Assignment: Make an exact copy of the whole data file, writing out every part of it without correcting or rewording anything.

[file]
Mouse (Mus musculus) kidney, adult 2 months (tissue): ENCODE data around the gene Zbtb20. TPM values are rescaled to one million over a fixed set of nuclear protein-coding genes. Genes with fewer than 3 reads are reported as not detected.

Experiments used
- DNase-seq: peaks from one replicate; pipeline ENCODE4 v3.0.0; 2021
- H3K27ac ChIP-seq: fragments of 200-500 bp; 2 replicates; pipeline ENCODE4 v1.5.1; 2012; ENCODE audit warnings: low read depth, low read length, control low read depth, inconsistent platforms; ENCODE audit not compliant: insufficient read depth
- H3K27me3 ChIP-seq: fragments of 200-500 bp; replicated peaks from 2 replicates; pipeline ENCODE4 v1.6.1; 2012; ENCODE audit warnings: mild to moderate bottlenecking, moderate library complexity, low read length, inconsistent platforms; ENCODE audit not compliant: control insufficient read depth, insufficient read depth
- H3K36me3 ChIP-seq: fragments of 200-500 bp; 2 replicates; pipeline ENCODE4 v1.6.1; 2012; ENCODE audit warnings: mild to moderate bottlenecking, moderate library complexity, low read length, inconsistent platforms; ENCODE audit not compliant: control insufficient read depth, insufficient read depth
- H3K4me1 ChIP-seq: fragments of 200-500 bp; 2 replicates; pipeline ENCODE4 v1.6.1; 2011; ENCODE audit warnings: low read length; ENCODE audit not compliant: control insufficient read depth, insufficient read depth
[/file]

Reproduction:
Mouse (Mus musculus) kidney, adult 2 months (tissue): ENCODE data around the gene Zbtb20. TPM values are rescaled to one million over a fixed set of nuclear protein-coding genes. Genes with fewer than 3 reads are reported as not detected.

Experiments used
- DNase-seq: peaks from one replicate; pipeline ENCODE4 v3.0.0; 2021
- H3K27ac ChIP-seq: fragments of 200-500 bp; 2 replicates; pipeline ENCODE4 v1.5.1; 2012; ENCODE audit warnings: low read depth, low read length, control low read depth, inconsistent platforms; ENCODE audit not compliant: insufficient read depth
- H3K27me3 ChIP-seq: fragments of 200-500 bp; replicated peaks from 2 replicates; pipeline ENCODE4 v1.6.1; 2012; ENCODE audit warnings: mild to moderate bottlenecking, moderate library complexity, low read length, inconsistent platforms; ENCODE audit not compliant: control insufficient read depth, insufficient read depth
- H3K36me3 ChIP-seq: fragments of 200-500 bp; 2 replicates; pipeline ENCODE4 v1.6.1; 2012; ENCODE audit warnings: mild to moderate bottlenecking, moderate library complexity, low read length, inconsistent platforms; ENCODE audit not compliant: control insufficient read depth, insufficient read depth
- H3K4me1 ChIP-seq: fragments of 200-500 bp; 2 replicates; pipeline ENCODE4 v1.6.1; 2011; ENCODE audit warnings: low read length; ENCODE audit not compliant: control insufficient read depth, insufficient read depth